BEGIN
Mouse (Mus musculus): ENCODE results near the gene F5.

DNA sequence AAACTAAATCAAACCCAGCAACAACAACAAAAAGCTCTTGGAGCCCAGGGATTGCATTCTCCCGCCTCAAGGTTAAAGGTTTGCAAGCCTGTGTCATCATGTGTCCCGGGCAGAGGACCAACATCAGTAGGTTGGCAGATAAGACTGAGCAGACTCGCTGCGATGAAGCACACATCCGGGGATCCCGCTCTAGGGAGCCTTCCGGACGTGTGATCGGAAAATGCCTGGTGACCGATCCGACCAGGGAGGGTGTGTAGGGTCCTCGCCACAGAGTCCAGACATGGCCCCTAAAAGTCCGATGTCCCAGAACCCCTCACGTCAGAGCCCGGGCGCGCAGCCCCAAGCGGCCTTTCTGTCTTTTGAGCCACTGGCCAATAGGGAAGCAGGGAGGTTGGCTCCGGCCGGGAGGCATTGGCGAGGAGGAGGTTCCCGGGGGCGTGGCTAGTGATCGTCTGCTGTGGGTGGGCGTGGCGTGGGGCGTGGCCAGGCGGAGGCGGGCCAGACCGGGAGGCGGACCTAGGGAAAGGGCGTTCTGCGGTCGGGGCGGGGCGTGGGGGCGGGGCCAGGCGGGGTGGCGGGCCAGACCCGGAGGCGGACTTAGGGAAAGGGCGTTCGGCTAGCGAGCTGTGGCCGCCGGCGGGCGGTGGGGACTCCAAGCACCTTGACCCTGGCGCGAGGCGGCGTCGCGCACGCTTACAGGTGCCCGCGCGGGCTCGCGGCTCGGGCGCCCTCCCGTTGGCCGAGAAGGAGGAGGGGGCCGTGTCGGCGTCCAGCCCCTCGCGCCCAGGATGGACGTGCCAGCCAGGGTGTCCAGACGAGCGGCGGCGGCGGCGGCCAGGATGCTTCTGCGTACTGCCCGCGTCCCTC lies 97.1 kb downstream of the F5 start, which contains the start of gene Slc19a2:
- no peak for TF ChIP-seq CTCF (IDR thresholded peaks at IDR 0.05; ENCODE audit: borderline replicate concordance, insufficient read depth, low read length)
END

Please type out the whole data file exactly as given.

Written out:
Mouse (Mus musculus): ENCODE results near the gene F5.

DNA sequence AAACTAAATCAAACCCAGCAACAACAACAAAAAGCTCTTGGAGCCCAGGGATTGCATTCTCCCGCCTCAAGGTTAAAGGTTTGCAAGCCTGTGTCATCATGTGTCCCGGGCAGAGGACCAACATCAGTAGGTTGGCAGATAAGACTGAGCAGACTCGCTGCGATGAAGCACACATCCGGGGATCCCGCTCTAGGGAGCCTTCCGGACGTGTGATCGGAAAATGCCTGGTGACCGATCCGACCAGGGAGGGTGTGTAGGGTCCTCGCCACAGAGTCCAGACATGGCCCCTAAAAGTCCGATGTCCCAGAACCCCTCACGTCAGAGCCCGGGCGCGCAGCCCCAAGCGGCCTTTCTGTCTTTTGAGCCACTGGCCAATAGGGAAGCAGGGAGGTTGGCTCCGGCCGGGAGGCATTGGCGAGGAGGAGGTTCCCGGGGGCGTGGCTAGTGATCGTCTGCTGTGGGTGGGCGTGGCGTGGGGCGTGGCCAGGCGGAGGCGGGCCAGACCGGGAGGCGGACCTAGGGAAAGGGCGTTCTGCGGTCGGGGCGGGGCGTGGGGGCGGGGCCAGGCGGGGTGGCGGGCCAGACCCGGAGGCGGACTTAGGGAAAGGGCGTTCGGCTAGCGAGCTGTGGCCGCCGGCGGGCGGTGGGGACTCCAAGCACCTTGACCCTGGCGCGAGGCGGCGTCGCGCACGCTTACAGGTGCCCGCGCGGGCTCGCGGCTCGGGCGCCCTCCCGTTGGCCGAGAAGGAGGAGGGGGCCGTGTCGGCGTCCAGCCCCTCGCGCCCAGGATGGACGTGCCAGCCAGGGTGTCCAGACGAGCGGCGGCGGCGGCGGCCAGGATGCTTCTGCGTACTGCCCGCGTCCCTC lies 97.1 kb downstream of the F5 start, which contains the start of gene Slc19a2:
- no peak for TF ChIP-seq CTCF (IDR thresholded peaks at IDR 0.05; ENCODE audit: borderline replicate concordance, insufficient read depth, low read length)